The Superhighway to Everywhere
Wednesday, June 28, 2006
EXIT 275, INTERSTATE 70, Kan. -- There were no Wal-Marts in 1956, no Ramada Inns or Best Westerns. Cross-country travel most often meant the railroad and only about two-thirds of adult Americans had a driver's license.
But that America began to change on June 29, 1956, when President Dwight D. Eisenhower signed the law launching a massive federal project that had been his dream for decades: the Interstate Highway System.
To mark the 50th birthday of one of the most ambitious and consequential engineering projects in human history, a caravan of highway figures led by Eisenhower's great-grandson has been traveling across the country by interstate and will arrive in the District of Columbia on Thursday. They have been celebrating a system that includes 47,000 miles of highway with 55,500 bridges, 104 tunnels, 14,750 interchanges and zero traffic lights.
It reaches every state -- plus 13 miles in the District -- except Alaska; in Hawaii the superhighways are designated by an "H" rather than an "I." And it has spawned such basic elements of American life as the suburb, the motel, the chain store, the recreational vehicle, the seat belt, the spring-break trek to Florida, the 30-mile commute and the two-mile traffic jam. Today, nearly nine out of 10 adult Americans have driver's licenses. The interstate system was born when the word "Communism" had the same emotional impact among Americans that "terrorism" has today. Eisenhower argued that the nation needed a road system that could "meet the demands of catastrophe or defense, should an atomic war come."
The atomic war never came, but the interstates -- officially known today as "The Dwight D. Eisenhower National System of Interstate and Defense Highways" -- have proved their value in catastrophic times.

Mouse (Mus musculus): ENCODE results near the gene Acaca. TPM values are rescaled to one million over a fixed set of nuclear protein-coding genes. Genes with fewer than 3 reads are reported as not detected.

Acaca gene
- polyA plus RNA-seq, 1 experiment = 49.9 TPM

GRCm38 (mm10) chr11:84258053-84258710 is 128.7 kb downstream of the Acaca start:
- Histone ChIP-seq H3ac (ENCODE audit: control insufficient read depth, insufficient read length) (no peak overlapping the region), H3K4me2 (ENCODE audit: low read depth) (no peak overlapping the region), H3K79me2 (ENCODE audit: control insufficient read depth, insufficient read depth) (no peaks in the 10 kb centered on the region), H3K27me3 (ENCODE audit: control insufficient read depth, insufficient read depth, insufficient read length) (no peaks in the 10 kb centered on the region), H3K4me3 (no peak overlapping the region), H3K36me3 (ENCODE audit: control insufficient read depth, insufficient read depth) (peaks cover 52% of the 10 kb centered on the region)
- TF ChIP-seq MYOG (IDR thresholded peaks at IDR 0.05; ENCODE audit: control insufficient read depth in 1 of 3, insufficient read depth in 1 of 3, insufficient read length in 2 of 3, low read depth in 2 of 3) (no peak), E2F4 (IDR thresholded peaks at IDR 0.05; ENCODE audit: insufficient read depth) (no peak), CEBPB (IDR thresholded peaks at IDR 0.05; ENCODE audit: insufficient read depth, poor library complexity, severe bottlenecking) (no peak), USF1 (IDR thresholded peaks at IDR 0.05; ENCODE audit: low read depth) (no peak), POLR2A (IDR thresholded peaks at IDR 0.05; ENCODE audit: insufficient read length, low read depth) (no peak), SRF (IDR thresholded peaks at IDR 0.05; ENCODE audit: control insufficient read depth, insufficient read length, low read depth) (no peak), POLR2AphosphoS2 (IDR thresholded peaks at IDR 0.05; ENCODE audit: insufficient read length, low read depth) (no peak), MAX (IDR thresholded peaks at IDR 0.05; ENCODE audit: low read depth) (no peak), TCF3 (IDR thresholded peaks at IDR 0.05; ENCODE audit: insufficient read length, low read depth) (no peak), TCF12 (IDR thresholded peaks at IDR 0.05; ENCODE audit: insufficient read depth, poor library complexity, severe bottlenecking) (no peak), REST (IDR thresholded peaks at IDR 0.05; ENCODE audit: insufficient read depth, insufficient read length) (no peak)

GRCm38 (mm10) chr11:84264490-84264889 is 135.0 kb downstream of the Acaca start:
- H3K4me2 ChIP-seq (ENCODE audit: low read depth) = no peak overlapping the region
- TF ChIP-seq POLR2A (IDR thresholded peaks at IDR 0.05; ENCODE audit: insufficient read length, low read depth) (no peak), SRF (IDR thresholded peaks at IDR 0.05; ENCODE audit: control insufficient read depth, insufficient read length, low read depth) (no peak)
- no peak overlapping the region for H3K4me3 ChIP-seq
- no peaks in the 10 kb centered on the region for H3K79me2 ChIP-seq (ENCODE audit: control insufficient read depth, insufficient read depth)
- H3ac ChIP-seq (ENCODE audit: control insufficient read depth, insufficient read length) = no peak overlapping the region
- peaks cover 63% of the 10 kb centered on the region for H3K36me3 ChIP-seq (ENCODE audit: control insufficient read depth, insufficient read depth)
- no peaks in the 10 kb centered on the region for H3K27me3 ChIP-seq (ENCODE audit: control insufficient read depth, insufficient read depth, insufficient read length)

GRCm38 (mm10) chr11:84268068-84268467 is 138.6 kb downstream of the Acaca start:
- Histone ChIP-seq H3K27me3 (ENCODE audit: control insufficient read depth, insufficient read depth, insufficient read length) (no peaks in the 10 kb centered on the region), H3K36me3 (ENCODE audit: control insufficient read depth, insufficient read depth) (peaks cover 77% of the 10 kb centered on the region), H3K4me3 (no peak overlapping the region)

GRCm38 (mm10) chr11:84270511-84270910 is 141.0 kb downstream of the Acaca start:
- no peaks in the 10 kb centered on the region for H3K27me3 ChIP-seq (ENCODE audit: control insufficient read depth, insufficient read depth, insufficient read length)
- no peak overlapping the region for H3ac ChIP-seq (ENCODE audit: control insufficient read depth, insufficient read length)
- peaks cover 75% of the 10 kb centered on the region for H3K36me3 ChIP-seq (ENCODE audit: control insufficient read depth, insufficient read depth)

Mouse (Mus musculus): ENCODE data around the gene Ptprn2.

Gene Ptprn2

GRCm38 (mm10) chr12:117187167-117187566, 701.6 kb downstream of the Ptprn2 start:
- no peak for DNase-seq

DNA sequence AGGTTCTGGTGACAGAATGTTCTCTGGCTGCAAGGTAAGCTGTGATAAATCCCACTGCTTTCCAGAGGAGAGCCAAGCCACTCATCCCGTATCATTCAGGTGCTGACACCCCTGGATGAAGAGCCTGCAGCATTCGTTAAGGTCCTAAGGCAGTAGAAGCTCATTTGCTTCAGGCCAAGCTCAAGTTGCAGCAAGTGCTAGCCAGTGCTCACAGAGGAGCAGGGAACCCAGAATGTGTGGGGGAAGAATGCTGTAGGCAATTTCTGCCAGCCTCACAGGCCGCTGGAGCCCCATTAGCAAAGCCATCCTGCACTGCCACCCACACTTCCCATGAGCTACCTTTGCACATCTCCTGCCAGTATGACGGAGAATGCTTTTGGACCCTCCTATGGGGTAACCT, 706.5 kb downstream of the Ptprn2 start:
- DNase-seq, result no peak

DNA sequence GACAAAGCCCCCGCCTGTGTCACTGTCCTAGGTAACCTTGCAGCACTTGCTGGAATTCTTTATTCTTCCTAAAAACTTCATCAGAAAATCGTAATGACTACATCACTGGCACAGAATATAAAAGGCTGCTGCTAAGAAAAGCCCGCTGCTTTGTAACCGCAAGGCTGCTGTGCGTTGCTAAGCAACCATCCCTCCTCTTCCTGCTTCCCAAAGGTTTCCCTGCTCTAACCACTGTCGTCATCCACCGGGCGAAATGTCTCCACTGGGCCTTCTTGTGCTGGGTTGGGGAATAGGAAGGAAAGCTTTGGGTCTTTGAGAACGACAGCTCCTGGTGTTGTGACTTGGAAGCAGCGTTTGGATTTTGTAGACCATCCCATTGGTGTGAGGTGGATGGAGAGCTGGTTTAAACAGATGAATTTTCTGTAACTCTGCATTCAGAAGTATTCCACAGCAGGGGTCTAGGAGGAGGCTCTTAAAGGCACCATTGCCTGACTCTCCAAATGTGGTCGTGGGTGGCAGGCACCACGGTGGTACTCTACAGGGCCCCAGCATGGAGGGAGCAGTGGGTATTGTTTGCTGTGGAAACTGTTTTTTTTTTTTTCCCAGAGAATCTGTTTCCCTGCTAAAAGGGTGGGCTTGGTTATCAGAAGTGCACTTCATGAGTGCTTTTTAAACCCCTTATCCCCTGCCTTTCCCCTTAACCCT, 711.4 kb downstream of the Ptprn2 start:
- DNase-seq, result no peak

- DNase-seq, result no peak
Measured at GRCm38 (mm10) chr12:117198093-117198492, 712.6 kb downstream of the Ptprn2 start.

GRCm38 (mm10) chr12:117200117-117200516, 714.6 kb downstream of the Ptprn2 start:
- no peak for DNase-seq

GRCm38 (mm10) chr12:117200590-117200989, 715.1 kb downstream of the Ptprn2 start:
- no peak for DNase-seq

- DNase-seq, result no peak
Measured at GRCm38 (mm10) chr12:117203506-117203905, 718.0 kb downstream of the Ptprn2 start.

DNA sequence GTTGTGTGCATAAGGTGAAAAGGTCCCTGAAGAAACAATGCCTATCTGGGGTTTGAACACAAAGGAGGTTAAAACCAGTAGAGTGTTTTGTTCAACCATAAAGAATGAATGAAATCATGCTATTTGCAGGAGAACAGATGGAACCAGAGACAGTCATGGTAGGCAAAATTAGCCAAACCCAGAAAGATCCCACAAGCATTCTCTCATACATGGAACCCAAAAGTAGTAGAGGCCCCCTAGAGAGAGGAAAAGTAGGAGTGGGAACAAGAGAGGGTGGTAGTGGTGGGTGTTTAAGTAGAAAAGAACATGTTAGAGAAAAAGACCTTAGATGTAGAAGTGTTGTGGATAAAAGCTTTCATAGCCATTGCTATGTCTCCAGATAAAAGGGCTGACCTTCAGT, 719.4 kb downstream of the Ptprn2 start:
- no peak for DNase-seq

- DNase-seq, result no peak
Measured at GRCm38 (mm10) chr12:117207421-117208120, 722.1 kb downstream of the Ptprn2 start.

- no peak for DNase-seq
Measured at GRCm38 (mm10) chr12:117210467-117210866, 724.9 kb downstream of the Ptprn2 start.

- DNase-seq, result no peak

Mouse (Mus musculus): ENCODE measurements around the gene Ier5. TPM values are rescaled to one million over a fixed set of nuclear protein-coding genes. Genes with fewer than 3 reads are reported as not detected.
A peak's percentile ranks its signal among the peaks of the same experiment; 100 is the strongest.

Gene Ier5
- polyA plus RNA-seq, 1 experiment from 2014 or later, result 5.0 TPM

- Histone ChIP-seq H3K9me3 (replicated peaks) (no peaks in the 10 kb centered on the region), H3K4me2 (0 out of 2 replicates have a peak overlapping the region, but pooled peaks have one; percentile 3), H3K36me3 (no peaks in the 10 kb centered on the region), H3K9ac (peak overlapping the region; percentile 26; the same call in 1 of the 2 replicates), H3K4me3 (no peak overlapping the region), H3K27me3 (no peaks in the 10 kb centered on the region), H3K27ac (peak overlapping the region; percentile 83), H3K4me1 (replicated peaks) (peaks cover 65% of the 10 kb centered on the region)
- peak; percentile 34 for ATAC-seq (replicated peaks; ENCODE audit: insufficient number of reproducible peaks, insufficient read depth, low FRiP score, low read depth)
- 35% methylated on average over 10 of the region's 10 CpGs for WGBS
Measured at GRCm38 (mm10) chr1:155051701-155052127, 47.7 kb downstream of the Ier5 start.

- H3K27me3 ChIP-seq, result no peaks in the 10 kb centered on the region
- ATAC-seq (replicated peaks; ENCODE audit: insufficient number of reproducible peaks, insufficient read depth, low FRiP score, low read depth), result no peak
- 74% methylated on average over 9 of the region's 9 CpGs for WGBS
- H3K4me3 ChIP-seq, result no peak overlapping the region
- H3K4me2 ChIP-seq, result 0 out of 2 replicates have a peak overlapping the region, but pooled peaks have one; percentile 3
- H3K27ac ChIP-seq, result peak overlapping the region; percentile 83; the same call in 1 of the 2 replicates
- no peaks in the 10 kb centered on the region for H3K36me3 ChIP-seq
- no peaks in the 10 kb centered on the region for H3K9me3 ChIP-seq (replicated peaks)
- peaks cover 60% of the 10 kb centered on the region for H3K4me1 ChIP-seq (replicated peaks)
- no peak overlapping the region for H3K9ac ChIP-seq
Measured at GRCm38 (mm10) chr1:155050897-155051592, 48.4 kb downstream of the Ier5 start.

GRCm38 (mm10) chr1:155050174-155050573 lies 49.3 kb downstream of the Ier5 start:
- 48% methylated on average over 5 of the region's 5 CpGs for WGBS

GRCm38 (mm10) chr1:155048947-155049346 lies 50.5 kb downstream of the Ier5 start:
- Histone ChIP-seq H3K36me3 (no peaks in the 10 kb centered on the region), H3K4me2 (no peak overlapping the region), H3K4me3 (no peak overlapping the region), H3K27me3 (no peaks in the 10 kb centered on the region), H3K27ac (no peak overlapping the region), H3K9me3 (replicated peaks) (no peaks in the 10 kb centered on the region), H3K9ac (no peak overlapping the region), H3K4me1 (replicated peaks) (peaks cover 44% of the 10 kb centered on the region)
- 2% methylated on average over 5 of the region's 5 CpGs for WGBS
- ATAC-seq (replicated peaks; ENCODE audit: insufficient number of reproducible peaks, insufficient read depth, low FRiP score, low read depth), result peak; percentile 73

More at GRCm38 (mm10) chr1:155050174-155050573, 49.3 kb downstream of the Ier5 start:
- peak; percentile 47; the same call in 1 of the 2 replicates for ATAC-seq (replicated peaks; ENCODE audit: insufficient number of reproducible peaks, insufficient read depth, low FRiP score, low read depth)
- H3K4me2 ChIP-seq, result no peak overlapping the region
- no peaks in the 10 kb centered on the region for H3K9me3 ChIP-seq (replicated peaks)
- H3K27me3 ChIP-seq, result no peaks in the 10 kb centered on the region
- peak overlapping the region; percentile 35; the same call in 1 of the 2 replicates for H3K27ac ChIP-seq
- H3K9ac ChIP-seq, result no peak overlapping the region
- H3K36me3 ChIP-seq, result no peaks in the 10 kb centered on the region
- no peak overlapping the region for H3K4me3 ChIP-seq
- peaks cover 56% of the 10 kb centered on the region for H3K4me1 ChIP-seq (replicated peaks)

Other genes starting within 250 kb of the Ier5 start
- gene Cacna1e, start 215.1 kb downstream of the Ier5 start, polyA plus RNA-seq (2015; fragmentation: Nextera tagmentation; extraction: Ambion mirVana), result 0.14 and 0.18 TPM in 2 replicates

More than 2 million Gulf Coast residents evacuated inland in the hours before hurricanes Katrina and Rita struck last summer. In the days after Sept. 11, 2001, notes highway historian Dan McNichol, "when every airplane was grounded, we were able to move goods and people on the interstate system and keep the economy moving."
Specifically designed to accommodate high speeds, the nation's fastest highways are also the safest. The Federal Highway Administration reports about one fatality for every 100 million vehicle miles on the interstates, about half the death rate of other U.S. roads.
But the nation has paid a social price for all that pavement.
Unsightly stretches of asphalt sprawl now surround virtually every major U.S. city. The continent-wide delivery system that allows Wal-Mart, McDonald's, Gap, 7-Eleven, Blockbuster and Holiday Inn to offer identical products and services in identical stores from coast to coast has turned a richly diverse nation into a standardized single market -- changing the shape of towns across America.
"Exit 59 [off Interstate 80] is about three miles from downtown," notes Gary Person, city manager of Sidney, Neb. "When the highway first opened, people talked about 'old Sidney' and 'new Sidney.' But today we've got about 50 businesses out there with 3,500 jobs, which is right good for a smaller community. And the gap in between is filling with housing, parks and the like."
With the number of drivers increasing much faster than highway mileage, a system designed to save travel time has become a chronic waste of time for millions of commuters. A study for the Federal Highway Administration found that drivers using interstates in and around large cities spent about 25 hours per year in traffic jams in 1982; by 2002, the annual waiting time was more than 60 hours.
On a national system, though, congestion is a relative term.